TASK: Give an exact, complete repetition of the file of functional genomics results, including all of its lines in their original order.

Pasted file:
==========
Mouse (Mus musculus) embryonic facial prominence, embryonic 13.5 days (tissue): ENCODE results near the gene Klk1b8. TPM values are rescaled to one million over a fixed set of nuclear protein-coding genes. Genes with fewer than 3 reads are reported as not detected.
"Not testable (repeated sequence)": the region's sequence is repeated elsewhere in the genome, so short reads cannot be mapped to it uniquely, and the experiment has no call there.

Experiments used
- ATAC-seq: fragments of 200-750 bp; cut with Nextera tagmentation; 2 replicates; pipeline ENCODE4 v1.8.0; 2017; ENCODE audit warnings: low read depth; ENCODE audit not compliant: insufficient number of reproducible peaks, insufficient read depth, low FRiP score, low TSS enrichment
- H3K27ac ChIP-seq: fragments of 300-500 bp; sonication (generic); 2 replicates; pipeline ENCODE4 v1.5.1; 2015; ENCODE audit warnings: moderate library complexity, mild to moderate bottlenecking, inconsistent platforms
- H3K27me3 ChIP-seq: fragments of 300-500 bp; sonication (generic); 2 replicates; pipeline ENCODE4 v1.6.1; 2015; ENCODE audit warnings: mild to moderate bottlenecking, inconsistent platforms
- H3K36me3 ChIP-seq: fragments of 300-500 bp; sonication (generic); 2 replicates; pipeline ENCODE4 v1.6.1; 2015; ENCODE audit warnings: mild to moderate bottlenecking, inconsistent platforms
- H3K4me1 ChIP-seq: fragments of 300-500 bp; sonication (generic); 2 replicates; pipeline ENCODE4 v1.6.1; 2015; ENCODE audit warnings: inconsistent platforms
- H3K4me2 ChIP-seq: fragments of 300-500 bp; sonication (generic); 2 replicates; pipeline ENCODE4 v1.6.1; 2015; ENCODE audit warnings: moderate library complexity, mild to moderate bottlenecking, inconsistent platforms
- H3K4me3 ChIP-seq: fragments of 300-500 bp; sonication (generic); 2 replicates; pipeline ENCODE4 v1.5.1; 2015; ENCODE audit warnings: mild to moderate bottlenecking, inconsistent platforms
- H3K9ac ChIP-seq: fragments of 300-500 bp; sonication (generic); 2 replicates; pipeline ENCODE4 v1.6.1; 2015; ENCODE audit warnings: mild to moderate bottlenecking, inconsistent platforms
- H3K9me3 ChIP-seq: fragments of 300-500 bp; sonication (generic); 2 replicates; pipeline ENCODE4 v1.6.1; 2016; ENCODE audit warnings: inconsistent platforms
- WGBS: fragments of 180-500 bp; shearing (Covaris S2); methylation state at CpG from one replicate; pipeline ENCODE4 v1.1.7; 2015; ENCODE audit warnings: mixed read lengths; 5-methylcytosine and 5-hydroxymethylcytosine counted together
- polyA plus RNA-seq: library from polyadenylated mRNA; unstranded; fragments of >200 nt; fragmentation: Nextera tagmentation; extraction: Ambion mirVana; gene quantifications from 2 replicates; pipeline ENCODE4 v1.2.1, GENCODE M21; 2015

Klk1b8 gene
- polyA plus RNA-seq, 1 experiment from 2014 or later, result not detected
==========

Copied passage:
Mouse (Mus musculus) embryonic facial prominence, embryonic 13.5 days (tissue): ENCODE results near the gene Klk1b8. TPM values are rescaled to one million over a fixed set of nuclear protein-coding genes. Genes with fewer than 3 reads are reported as not detected.
"Not testable (repeated sequence)": the region's sequence is repeated elsewhere in the genome, so short reads cannot be mapped to it uniquely, and the experiment has no call there.

Experiments used
- ATAC-seq: fragments of 200-750 bp; cut with Nextera tagmentation; 2 replicates; pipeline ENCODE4 v1.8.0; 2017; ENCODE audit warnings: low read depth; ENCODE audit not compliant: insufficient number of reproducible peaks, insufficient read depth, low FRiP score, low TSS enrichment
- H3K27ac ChIP-seq: fragments of 300-500 bp; sonication (generic); 2 replicates; pipeline ENCODE4 v1.5.1; 2015; ENCODE audit warnings: moderate library complexity, mild to moderate bottlenecking, inconsistent platforms
- H3K27me3 ChIP-seq: fragments of 300-500 bp; sonication (generic); 2 replicates; pipeline ENCODE4 v1.6.1; 2015; ENCODE audit warnings: mild to moderate bottlenecking, inconsistent platforms
- H3K36me3 ChIP-seq: fragments of 300-500 bp; sonication (generic); 2 replicates; pipeline ENCODE4 v1.6.1; 2015; ENCODE audit warnings: mild to moderate bottlenecking, inconsistent platforms
- H3K4me1 ChIP-seq: fragments of 300-500 bp; sonication (generic); 2 replicates; pipeline ENCODE4 v1.6.1; 2015; ENCODE audit warnings: inconsistent platforms
- H3K4me2 ChIP-seq: fragments of 300-500 bp; sonication (generic); 2 replicates; pipeline ENCODE4 v1.6.1; 2015; ENCODE audit warnings: moderate library complexity, mild to moderate bottlenecking, inconsistent platforms
- H3K4me3 ChIP-seq: fragments of 300-500 bp; sonication (generic); 2 replicates; pipeline ENCODE4 v1.5.1; 2015; ENCODE audit warnings: mild to moderate bottlenecking, inconsistent platforms
- H3K9ac ChIP-seq: fragments of 300-500 bp; sonication (generic); 2 replicates; pipeline ENCODE4 v1.6.1; 2015; ENCODE audit warnings: mild to moderate bottlenecking, inconsistent platforms
- H3K9me3 ChIP-seq: fragments of 300-500 bp; sonication (generic); 2 replicates; pipeline ENCODE4 v1.6.1; 2016; ENCODE audit warnings: inconsistent platforms
- WGBS: fragments of 180-500 bp; shearing (Covaris S2); methylation state at CpG from one replicate; pipeline ENCODE4 v1.1.7; 2015; ENCODE audit warnings: mixed read lengths; 5-methylcytosine and 5-hydroxymethylcytosine counted together
- polyA plus RNA-seq: library from polyadenylated mRNA; unstranded; fragments of >200 nt; fragmentation: Nextera tagmentation; extraction: Ambion mirVana; gene quantifications from 2 replicates; pipeline ENCODE4 v1.2.1, GENCODE M21; 2015

Klk1b8 gene
- polyA plus RNA-seq, 1 experiment from 2014 or later, result not detected